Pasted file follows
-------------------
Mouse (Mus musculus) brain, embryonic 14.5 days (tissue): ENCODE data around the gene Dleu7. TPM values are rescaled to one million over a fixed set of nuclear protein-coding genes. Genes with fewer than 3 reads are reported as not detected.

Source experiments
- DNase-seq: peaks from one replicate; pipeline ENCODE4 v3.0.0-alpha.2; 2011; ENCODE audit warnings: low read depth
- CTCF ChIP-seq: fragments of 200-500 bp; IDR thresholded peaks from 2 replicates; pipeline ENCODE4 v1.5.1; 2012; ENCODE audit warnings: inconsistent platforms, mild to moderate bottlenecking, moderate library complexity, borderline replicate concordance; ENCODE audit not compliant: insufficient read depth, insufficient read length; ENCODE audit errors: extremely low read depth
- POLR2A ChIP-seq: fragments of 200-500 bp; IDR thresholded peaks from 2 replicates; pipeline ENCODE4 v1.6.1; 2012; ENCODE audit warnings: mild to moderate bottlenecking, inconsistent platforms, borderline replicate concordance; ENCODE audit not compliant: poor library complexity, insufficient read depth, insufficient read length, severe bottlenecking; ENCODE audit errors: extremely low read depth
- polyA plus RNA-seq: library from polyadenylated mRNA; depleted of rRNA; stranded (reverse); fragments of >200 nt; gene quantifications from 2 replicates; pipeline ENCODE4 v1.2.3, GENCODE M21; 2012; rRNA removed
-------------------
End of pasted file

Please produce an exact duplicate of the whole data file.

Mouse (Mus musculus) brain, embryonic 14.5 days (tissue): ENCODE data around the gene Dleu7. TPM values are rescaled to one million over a fixed set of nuclear protein-coding genes. Genes with fewer than 3 reads are reported as not detected.

Source experiments
- DNase-seq: peaks from one replicate; pipeline ENCODE4 v3.0.0-alpha.2; 2011; ENCODE audit warnings: low read depth
- CTCF ChIP-seq: fragments of 200-500 bp; IDR thresholded peaks from 2 replicates; pipeline ENCODE4 v1.5.1; 2012; ENCODE audit warnings: inconsistent platforms, mild to moderate bottlenecking, moderate library complexity, borderline replicate concordance; ENCODE audit not compliant: insufficient read depth, insufficient read length; ENCODE audit errors: extremely low read depth
- POLR2A ChIP-seq: fragments of 200-500 bp; IDR thresholded peaks from 2 replicates; pipeline ENCODE4 v1.6.1; 2012; ENCODE audit warnings: mild to moderate bottlenecking, inconsistent platforms, borderline replicate concordance; ENCODE audit not compliant: poor library complexity, insufficient read depth, insufficient read length, severe bottlenecking; ENCODE audit errors: extremely low read depth
- polyA plus RNA-seq: library from polyadenylated mRNA; depleted of rRNA; stranded (reverse); fragments of >200 nt; gene quantifications from 2 replicates; pipeline ENCODE4 v1.2.3, GENCODE M21; 2012; rRNA removed